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‘Wax’ figures bring Burnet County history to life at old jail

Old Burnet County Jail

A statue of former Burnet County Sheriff Wallace Riddell stands in front of the old county jail on the courthouse square in Burnet. Riddell will be among about 10 historic figures brought to life in four October living history events produced by the Bulldog Homeschoolers. Staff photo

Stop by the old Burnet County Jail for a “wax” museum treat and a bit of jailhouse stew. Members of the Bulldog Homeschoolers will be dressed as figures from the area’s past with tales to tell during this living history event set for four days in October. The first program is from 4-6 p.m. Monday, Oct. 3.

Each historic figure will have a poster board of information and a “button” to press to hear their spiel. Visitors to this free event can wander through the three stories of the jail, 109 S. Pierce St. in Burnet, and meet the county’s first sheriff to live at the jail, Christopher Dorbandt; the longest-serving sheriff in Texas, Wallace Riddell; Marble Falls founder Gen. Adam R. Johnson; and criminals Johnny Ringo and Scott Cooley — among others. 

If you miss Monday’s performance, the homeschool group has three more:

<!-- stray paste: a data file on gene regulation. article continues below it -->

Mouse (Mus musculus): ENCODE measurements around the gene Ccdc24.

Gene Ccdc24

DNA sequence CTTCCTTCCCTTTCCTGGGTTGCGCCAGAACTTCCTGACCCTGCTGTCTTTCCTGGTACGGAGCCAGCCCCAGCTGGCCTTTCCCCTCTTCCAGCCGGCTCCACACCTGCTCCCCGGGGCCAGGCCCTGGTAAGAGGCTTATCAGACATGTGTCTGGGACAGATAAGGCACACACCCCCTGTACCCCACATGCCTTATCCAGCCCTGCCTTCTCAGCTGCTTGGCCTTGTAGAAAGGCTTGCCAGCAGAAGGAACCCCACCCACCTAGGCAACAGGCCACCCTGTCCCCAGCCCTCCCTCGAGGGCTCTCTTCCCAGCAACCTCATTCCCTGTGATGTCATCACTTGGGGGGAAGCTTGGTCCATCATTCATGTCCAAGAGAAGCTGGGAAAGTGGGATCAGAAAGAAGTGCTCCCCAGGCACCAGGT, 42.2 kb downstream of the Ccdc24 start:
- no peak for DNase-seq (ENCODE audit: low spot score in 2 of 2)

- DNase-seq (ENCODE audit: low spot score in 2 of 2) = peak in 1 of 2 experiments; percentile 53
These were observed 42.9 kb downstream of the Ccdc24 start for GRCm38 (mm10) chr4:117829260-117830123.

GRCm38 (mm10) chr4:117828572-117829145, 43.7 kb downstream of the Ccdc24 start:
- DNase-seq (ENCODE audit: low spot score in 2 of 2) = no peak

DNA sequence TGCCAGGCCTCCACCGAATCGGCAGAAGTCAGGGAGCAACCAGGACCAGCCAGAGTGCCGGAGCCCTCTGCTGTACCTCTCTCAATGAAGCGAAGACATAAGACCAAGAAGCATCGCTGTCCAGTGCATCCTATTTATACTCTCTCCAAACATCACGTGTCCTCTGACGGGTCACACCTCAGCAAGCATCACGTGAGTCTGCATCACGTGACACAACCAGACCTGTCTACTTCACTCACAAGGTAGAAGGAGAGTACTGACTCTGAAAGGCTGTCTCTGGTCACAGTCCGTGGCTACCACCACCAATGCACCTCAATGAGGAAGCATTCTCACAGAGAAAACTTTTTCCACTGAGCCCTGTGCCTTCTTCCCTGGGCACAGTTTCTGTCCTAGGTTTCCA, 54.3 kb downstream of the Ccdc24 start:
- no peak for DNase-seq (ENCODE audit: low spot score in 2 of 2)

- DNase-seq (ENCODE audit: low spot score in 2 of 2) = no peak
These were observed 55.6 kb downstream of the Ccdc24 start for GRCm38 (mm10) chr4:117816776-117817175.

• 11-12:30 p.m. Tuesday, Oct. 4
  • 5-7 p.m. Thursday, Oct. 27
  • 11-1 p.m. Saturday, Oct. 29

A student dressed as Sheriff Riddell’s wife, Essie, will serve jailhouse stew and bread pudding at the two evening events, said Wendy Thompson, founder of the Bulldog Homeschoolers, who explained how the idea came to fruition.

“We did a wax figure presentation at the Burnet library last spring, and it was really popular,” Thompson said. “The kids dressed up as historical characters. About 35 kids participated.”

This particular project focuses on local history with information on where to find out more. Participants range in ages from 8 to 16 years old. 

“We want everyone to leave with a better appreciation of what an amazing town we have here,” Thompson said. “We didn’t realize how influential these people were until we started doing the research. We hope to spark people to go out farther into the community and see what else you can find and what you can do in helping preserve this history.”